Henry Wreford (Bristol 1806 - Capri 26 March 1892) moved to Italy at the age of thirty and spent his entire life here. For more than 50 years she was the Times correspondent from Rome and Naples, often assisted by her sister Mary, an English correspondent in Italy, one of the first female foreign correspondents in the history of Victorian journalism. March 8, 2017: International Women's Day in London was dedicated to Miss Wreford, the first woman to write as a correspondent for the Times, without ever joining the newspaper's staff. In March 1859 she was temporarily appointed correspondent of the newspaper in Rome when her brother fell ill. The Times manager, Mowbray Morris, approached her because she knew both Henry's work and his contacts. Morris wrote to Miss Wreford in Rome inviting her to assume the duties of her brother and, in particular, to present her own comments on the impending war between Italy and France and Austria. Wreford also wrote for the Daily News. His articles written in the pre-unification period were aligned with the political positions of the passionaria Jessie White who introduced them to Garibaldi. In 1846 Henry had published "Rome, pagan and papal", a text that was immediately placed on the list of books prohibited by the Vatican. Henry Wreford is also responsible for the authorship of numerous articles in Charles DicKens' Household Word. For many years he collaborated as an art critic for the British magazines Art Journal and Athenaeum. In the 1960s she promoted a movement of female artists from Rome baptized as the "constellation of the 12 stars": among them appeared Charlotte Cushman, Margaret Foley, Harriet Hosmer, Edmonia Lewis, Emma Stebbins. Henry Wreford has been the subject of study by historians and literature experts, but he is a character little known to the general public despite his significant role in Italian pre-unification political events and in the dissemination of a culture committed to gender claims.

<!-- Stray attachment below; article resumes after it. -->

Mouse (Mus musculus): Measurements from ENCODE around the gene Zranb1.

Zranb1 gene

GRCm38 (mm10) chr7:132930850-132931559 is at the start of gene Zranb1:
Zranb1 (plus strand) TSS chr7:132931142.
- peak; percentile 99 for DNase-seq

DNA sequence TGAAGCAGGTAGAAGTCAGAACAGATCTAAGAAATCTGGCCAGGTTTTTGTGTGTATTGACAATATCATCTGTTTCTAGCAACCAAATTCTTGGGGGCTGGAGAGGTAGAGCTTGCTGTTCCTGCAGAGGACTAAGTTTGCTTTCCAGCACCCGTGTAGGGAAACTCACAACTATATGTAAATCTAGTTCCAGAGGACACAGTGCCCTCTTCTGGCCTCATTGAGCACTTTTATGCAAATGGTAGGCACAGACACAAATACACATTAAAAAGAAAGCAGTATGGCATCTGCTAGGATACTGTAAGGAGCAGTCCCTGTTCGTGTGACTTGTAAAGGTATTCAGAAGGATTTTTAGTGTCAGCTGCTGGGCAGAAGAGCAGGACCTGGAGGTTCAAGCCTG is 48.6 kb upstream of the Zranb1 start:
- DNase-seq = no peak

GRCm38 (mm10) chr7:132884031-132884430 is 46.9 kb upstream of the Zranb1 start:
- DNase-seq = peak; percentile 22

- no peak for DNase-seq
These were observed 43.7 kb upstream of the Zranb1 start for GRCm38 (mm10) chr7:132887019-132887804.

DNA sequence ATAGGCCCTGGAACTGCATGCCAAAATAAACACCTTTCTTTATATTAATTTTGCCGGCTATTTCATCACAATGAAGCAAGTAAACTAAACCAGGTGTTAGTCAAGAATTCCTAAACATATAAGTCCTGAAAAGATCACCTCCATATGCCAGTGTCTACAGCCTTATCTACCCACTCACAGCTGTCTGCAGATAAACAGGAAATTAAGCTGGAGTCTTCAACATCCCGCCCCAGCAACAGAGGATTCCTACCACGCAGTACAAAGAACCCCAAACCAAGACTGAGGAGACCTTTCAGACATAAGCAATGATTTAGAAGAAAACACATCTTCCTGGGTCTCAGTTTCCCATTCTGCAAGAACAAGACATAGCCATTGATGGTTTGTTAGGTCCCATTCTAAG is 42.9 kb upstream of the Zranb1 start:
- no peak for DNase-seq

Béatrice Muthelet – alto, Clément Noel – oboe, Anne-Elsa Tremoulet – violin, Jerome Le Franc – cello